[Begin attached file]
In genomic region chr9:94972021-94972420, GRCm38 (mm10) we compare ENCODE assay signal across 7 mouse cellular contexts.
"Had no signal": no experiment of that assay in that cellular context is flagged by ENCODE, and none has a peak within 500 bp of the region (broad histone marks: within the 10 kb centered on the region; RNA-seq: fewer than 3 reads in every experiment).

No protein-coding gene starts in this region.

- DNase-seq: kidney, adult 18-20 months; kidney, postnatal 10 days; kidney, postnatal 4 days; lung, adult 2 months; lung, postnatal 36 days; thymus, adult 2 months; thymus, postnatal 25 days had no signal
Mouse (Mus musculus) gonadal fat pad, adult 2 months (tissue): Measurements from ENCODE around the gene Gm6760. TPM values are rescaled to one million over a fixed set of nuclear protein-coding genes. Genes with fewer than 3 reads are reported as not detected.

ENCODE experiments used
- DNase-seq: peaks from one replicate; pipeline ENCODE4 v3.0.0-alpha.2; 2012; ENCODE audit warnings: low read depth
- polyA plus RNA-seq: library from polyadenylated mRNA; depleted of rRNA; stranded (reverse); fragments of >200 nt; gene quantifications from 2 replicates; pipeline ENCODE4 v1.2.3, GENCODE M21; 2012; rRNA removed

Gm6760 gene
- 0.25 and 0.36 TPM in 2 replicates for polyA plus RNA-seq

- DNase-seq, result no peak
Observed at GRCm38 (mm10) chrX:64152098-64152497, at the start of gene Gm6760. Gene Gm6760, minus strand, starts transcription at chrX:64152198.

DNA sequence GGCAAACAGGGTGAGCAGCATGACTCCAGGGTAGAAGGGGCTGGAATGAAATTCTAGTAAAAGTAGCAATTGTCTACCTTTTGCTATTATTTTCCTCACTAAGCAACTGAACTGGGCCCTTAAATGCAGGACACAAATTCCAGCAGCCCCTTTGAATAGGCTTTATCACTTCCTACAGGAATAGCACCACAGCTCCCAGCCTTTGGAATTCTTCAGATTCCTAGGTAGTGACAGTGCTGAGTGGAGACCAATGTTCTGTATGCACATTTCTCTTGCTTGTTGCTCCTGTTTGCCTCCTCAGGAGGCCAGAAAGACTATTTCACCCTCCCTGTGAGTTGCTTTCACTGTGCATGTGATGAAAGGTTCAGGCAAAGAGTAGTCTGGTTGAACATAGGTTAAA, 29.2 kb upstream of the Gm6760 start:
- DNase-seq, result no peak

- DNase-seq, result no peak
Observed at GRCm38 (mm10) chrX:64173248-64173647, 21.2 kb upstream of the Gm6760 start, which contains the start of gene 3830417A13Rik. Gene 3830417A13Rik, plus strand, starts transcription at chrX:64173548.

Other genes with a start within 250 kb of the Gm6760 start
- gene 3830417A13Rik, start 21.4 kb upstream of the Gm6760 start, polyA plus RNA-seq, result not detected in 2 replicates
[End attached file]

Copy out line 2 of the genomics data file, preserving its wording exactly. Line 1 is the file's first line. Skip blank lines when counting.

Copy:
"Had no signal": no experiment of that assay in that cellular context is flagged by ENCODE, and none has a peak within 500 bp of the region (broad histone marks: within the 10 kb centered on the region; RNA-seq: fewer than 3 reads in every experiment).